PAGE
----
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Children yearning to escape their dreary parents has been a common literary theme since the Book of Genesis. In Scarcity, a plot-light, dysfunctional-family study by Lucy Thurber, the dead-end setting is in the hills of western Massachusetts, and the kids mismatched with their loutish parents are named Rachel and Billy.

Eleven-year-old Rachel is intellectually advanced, although still enough of a little girl not to realise what her father’s ogling comments towards her may portend. Sixteen-year-old Billy is also the subject of an adult’s admiring eye: Miss Roberts, one of his instructors at the local school, urges him primly to apply to a posh boarding academy, but her demeanour camouflages unrulier impulses.

The schoolteacher’s encouragement of her pupil’s sensuality (“You’re so connected to your body”) has been derided in some quarters. The language of seduction, however, is often tangled in platitude, and the challenge of such a scene is how well the actors make the clichés seem real.

As Miss Roberts, Maggie Kiley is up to the task; her feline delivery carries a comic kick. As the maths prodigy Billy, Jesse Eisenberg is equally skilled, although after his recent big-screen performance opposite Richard Gere in The Hunting Party the role of a mid-teen seems a little too junior for him.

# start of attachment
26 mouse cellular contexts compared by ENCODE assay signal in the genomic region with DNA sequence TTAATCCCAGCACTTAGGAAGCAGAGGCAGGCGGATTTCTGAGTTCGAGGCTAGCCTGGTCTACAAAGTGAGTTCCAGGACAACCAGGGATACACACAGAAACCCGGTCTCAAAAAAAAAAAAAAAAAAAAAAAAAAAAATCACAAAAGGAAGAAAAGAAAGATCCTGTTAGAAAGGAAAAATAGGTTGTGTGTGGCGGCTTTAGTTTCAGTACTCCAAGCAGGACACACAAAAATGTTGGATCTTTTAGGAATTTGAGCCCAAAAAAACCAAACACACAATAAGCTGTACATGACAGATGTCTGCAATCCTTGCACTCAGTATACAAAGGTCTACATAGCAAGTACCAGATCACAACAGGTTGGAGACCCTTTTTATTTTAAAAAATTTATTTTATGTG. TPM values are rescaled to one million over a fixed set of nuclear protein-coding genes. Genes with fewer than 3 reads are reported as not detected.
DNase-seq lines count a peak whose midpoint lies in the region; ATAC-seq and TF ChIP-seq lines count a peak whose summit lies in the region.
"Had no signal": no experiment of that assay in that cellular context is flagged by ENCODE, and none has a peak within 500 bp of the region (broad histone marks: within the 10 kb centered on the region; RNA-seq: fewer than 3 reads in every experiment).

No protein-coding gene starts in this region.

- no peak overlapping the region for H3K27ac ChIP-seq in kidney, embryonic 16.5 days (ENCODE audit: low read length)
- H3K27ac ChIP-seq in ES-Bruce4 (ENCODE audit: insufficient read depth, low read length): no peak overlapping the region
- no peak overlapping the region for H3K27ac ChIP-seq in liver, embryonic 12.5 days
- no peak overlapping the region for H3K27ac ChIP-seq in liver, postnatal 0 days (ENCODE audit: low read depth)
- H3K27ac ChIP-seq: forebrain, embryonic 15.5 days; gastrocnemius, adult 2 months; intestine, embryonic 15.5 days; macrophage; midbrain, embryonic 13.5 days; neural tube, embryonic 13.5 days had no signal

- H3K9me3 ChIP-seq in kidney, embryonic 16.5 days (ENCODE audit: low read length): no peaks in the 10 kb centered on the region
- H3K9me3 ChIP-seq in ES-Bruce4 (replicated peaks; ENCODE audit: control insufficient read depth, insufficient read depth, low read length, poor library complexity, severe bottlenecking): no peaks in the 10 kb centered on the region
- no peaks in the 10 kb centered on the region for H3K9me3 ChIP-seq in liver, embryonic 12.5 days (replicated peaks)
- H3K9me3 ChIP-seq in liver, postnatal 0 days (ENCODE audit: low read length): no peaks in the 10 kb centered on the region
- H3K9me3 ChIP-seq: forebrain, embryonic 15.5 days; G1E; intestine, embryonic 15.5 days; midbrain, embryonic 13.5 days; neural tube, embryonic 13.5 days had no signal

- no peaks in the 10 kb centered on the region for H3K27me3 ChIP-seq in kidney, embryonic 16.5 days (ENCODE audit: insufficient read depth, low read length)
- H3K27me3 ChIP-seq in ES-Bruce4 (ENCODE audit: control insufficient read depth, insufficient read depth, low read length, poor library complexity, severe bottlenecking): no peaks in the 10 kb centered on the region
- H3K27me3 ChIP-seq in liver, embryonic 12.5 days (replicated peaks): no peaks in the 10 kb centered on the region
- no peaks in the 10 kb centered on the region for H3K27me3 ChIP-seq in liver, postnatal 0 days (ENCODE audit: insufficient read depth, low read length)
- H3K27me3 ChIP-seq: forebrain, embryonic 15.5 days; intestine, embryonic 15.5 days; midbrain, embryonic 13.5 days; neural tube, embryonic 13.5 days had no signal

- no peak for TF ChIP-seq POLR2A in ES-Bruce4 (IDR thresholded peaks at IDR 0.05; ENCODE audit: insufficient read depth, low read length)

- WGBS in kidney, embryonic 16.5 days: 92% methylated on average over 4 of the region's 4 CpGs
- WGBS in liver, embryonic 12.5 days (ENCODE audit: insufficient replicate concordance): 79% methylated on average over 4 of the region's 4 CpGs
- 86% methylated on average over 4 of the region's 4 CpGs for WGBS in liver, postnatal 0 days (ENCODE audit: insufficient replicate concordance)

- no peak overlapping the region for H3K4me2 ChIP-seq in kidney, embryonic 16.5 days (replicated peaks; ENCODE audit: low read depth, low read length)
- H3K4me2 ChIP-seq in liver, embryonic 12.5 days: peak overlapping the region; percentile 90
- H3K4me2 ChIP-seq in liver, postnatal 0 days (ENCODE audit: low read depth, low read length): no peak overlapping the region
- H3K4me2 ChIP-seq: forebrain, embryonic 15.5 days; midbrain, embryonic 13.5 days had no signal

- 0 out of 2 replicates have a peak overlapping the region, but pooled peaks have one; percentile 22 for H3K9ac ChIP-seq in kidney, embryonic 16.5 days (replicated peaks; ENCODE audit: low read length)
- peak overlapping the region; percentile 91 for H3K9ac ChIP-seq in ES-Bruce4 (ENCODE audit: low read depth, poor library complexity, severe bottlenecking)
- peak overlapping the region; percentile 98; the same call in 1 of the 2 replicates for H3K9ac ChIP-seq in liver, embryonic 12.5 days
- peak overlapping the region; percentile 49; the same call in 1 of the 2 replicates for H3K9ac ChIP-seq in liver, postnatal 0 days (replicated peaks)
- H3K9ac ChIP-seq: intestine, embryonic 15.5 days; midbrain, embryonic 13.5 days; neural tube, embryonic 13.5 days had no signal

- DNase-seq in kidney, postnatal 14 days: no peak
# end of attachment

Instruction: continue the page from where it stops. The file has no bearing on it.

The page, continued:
Even at the Atlantic Theatre, the House of Mamet where authentic working-class concerns are admirably more evident than at off-Broadway’s other marquee venues, the characters of the parents, Martha and Herb, do not always ring true. Unlike Miss Roberts’ dialogue, Herb’s pastimes (beer, bowling, brawling) are platitudes unrelieved by believability.

That doesn’t mean Michael T. Weiss, as Herb, doesn’t demand that we watch him. Unlike many other stage-hatched actors, he hasn’t acquired ineradicable bad habits from years in television.

Kristen Johnston, as the mother, has never surrendered her stage chops. That she treats her children as adults feels absolutely right for the character. That despite their precocity they remain mired in confusion is also touching, especially in one scene when they are forced to listen to their parents having noisy sex offstage. How the kids respond to this moment conveys both the humour and the sadness of Scarcity, a play that manages to keep forging connections despite its sometimes wobbly tone.
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